HOLLYWOOD – Three new Planet of the Apes films are to be made back to back it was confirmed today by Dawn of the Planet of the Apes director Matt Reeves.

Buoyed by the critical and commercial success of the most recent entry, the Studio Exec can reveal that three scripts have already been put into development which will take the saga up to the beginning of the original 1968 Charlton Heston picture.

Although details are sketchy, we can say that Andy Serkis will reprise his role as Caesar at least for the first of the new trilogy. Reeves told Studio Exec EXCLUSIVE:

The next film in the saga – Around About Lunch Time of the Planet of the Apes – will see the immediate aftermath of Dawn. Caesar and his ape community must learn to survive against a humanity which now knows of the threat from the simians and are seeking to wipe them out. The apes, if they are to survive, must learn to become an army. Late Afternoon of the Planet of the Apes will take place many years later as the military dominance of the apes becomes overwhelming and the final film – The Planet of the Apes Bought a Zoo – will be lighter in tone and will show how the humans slowly became the caged animals who Charlton Heston meets in the 1968 film.

In a tactic taken from the Peter Jackson game book, the films are to be filmed almost simultaneously in the hope of maintaining continuity and cutting costs. They will also be released a year apart.

Around About Lunch Tim of the Planet of the Apes will be released in 2016; Late Afternoon of the Planet of the Apes, 2016 and The Plant of the Apes Bought a Zoo (Part One) will be released in 2017.


HOLLYWOOD – Hollywood was rocked yesterday by a series of accusations that the new film Dawn of the Planet of the Apes has – according to an unnamed source – ‘resorted to trickery’ and will not feature real apes.

The source told the Studio Exec EXCLUSIVELY that:

The studio had been worried about using real apes after Andy Serkis, the ape who played Caesar in the first film Rise of the Planet of the Apes, began to make outrageous demands, including wanting to direct his own movies. So they said, we don’t need the fuss and they decided to use something called ‘computers’ to generate what they refer to as ‘imagery’.

Reaction throughout the simian world has been immediate and furious. Our very own primate correspondent Banjo added his voice to the chorus of protest:

Humans bad. Human not pay Union minimum. Use CGI. They not realistic. Weird eyes. No weight. Look like cartoon.

However, the film’s director Matt Reeves has insisted that ape actors have been used and explained the source of the rumors:

In the film we have a lot of action scenes, with some quite extreme stunts. Most of our ape actors can handle this, but sometimes because of the nature of the stunt it is simply too dangerous and in these situations and only in these situations have we resorted to CGI for reasons purely of safety. 99% of what you see is absolutely real.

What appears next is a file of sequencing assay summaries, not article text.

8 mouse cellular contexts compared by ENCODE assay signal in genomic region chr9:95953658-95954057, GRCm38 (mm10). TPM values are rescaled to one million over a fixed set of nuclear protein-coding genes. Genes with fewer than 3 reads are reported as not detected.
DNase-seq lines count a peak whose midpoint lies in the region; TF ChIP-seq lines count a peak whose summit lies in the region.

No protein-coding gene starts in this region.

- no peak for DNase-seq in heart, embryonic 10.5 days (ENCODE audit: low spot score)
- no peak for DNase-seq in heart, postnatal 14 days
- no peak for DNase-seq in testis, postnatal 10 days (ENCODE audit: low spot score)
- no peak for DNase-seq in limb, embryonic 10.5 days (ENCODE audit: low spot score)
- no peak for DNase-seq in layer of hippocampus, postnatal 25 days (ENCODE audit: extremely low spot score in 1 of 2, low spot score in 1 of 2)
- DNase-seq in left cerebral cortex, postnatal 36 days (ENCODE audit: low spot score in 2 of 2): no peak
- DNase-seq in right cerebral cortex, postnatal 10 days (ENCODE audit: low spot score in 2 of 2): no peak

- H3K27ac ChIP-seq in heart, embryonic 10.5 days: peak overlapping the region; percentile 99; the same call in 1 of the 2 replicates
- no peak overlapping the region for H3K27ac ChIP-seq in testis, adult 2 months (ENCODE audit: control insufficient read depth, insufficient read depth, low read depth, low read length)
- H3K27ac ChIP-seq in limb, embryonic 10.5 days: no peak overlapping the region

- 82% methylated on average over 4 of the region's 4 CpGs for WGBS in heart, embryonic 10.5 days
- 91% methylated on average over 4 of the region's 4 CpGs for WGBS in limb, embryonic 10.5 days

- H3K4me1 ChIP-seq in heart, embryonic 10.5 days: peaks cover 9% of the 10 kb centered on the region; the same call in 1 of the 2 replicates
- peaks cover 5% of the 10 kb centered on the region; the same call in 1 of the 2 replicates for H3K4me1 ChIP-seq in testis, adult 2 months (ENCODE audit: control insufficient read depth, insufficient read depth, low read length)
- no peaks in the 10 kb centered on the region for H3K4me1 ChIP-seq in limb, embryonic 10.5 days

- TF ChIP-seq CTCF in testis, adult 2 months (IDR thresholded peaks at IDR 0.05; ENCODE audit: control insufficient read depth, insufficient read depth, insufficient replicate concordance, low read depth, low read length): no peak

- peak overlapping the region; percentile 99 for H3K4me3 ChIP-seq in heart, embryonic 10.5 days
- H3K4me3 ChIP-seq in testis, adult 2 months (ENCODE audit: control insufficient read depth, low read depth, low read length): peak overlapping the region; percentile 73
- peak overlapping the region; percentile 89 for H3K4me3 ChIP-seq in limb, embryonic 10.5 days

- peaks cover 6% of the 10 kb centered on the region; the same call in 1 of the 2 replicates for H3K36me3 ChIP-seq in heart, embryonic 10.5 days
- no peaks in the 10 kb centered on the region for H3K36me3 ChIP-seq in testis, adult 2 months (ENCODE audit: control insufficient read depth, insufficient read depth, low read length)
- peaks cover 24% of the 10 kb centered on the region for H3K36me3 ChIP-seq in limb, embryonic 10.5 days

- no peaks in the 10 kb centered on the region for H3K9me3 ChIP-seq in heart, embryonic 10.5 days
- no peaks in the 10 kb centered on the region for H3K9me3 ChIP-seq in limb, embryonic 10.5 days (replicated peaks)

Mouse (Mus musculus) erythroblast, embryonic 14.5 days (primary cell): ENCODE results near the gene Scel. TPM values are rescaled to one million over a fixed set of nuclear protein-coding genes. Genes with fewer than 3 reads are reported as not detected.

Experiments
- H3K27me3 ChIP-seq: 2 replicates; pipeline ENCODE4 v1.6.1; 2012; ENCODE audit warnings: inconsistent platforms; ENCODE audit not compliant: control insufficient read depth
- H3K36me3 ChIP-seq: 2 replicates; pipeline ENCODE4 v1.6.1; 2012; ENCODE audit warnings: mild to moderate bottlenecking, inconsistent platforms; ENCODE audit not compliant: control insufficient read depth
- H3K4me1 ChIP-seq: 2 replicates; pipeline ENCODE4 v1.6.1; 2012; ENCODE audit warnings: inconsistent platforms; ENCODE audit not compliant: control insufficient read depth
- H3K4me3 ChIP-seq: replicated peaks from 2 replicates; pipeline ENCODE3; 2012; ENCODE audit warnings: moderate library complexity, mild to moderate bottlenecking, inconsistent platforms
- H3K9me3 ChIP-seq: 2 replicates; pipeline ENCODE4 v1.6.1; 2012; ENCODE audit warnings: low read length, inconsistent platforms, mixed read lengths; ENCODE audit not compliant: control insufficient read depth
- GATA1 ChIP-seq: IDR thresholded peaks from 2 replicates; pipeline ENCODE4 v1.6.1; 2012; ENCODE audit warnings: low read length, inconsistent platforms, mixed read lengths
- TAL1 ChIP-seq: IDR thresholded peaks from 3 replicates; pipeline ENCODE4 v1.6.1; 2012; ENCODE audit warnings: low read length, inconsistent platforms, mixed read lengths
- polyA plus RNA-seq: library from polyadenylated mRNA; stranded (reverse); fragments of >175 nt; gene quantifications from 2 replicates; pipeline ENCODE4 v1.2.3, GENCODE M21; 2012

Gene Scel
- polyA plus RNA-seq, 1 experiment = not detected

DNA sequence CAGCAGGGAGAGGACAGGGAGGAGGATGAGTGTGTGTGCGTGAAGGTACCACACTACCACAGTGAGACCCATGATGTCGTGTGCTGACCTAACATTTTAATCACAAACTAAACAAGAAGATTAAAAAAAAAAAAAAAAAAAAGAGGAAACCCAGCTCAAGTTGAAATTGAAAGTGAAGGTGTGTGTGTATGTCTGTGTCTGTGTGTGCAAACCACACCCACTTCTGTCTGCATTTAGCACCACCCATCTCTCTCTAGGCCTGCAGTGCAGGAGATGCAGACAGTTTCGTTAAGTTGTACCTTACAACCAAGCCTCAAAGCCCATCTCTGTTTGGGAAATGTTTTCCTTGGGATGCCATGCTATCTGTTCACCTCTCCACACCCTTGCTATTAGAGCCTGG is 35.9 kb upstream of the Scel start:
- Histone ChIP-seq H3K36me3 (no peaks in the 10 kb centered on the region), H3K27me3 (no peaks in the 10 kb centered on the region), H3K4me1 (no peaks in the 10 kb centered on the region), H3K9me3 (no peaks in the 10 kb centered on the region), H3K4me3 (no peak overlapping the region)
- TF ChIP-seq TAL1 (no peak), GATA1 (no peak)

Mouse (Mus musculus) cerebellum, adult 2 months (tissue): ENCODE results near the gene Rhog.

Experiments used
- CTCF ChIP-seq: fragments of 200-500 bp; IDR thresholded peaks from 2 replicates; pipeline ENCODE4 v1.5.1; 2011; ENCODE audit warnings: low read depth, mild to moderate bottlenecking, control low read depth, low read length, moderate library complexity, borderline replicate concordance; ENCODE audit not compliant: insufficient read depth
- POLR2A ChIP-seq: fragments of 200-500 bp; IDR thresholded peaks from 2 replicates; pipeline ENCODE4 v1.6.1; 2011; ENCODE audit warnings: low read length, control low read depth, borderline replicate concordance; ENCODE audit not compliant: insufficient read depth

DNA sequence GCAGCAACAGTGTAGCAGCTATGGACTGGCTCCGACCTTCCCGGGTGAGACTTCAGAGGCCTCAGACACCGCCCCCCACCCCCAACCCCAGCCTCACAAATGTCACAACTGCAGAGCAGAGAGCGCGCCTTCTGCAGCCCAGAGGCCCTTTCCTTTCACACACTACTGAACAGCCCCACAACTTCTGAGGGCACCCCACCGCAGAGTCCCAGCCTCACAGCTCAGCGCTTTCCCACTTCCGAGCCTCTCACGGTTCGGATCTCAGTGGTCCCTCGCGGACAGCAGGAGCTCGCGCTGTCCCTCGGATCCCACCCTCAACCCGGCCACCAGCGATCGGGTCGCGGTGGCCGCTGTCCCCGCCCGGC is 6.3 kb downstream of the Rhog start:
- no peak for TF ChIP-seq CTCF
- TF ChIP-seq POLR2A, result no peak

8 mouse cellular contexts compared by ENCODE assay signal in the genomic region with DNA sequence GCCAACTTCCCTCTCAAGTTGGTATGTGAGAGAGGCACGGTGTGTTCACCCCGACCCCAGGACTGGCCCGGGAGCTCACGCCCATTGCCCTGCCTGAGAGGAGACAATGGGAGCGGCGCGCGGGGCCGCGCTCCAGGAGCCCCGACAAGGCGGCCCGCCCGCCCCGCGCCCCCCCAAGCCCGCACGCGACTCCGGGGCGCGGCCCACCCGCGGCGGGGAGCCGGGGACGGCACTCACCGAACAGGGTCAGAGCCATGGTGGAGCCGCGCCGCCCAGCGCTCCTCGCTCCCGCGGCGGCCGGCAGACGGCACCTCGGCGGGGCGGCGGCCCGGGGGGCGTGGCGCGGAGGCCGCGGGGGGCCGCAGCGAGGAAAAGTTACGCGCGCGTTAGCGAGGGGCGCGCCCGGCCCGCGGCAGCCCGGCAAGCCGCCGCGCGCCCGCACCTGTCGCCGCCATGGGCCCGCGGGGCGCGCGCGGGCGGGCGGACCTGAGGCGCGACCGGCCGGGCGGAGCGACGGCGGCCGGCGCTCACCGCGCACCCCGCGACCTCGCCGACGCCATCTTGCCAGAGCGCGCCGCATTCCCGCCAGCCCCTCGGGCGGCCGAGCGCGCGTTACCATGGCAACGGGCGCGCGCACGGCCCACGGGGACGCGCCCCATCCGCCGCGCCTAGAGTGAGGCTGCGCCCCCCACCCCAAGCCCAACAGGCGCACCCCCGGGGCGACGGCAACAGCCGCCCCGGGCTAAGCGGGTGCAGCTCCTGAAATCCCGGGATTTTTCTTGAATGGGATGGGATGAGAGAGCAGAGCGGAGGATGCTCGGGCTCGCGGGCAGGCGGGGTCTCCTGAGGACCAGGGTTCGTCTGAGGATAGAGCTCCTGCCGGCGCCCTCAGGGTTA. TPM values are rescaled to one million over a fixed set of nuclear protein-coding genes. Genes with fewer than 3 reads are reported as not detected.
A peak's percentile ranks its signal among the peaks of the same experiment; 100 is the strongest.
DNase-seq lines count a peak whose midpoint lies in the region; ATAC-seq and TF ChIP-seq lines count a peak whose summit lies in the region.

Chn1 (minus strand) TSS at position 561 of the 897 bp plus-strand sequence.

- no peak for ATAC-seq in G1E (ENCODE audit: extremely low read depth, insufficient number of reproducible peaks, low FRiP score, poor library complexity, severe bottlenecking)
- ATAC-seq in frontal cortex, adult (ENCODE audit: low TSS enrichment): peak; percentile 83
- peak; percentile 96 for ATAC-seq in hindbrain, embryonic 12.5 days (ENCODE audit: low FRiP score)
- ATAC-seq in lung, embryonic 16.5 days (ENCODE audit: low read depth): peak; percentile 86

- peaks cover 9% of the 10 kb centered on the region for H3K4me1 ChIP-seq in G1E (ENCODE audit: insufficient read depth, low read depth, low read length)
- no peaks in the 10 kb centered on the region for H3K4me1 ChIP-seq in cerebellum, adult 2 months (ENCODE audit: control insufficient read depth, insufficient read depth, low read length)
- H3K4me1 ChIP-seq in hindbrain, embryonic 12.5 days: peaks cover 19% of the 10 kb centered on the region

Is it true you dubbed some of the apes because their accents were too thick?

No, absolutely not.

Ape and human relations have taken a blow and we will wait and see if from this apparently trivial labor dispute a cross-species war breaks out across the whole planet.

Dawn of the Planet of the Apes is on general release.  


HOLLYWOOD – The sequel to Rise of Planet of the Apes, Dawn of the Planet of the Apes is to continue the Planet of the Apes tradition and use apes in a central role, and not giraffes as had been rumored.

Director Matt Reeves (Cloverfield) revealed that the choice was only taken quite late in preproduction. 

There was a version of Mark [Bomback]’s script that shifted focus radically to giraffes. It was actually one of the most beautiful scripts I’d ever read. But then we did some pre-visualisation and it quickly became apparent that giraffes taking over the world had this whole unintended comical angle which would have harmed the tone I was going for. 

Mark Bomback – whose writing credits include such contemporary classics as Die Hard 4.0 and the Total Recall remake – spoke candidly of what is already being talked about as the lost Planet of the Giraffes script.

Giraffes are fascinating creatures and the idea that they could rebel against their human master has been one that has obsessed mankind since the dawn of time. Imagine, if you will, a giraffe trying to hit you with its head, a little bit like you’re the golf ball and the giraffe is both club and golfer in one. Terrifying. We even had Andy Serkis do some motion capture with a surgically stretched neck, but then the focus groups adn the suits came in with their negativity and their big words like ‘what?’ and ‘numb nuts’ and that was the end of that.

However, both Matt Reeves and Mark Bomback said that they were looking into the idea of developing their Planet of the Giraffes script for HBO. 

Dawn of the Planet of the Giraffes Apes will be released in 2015.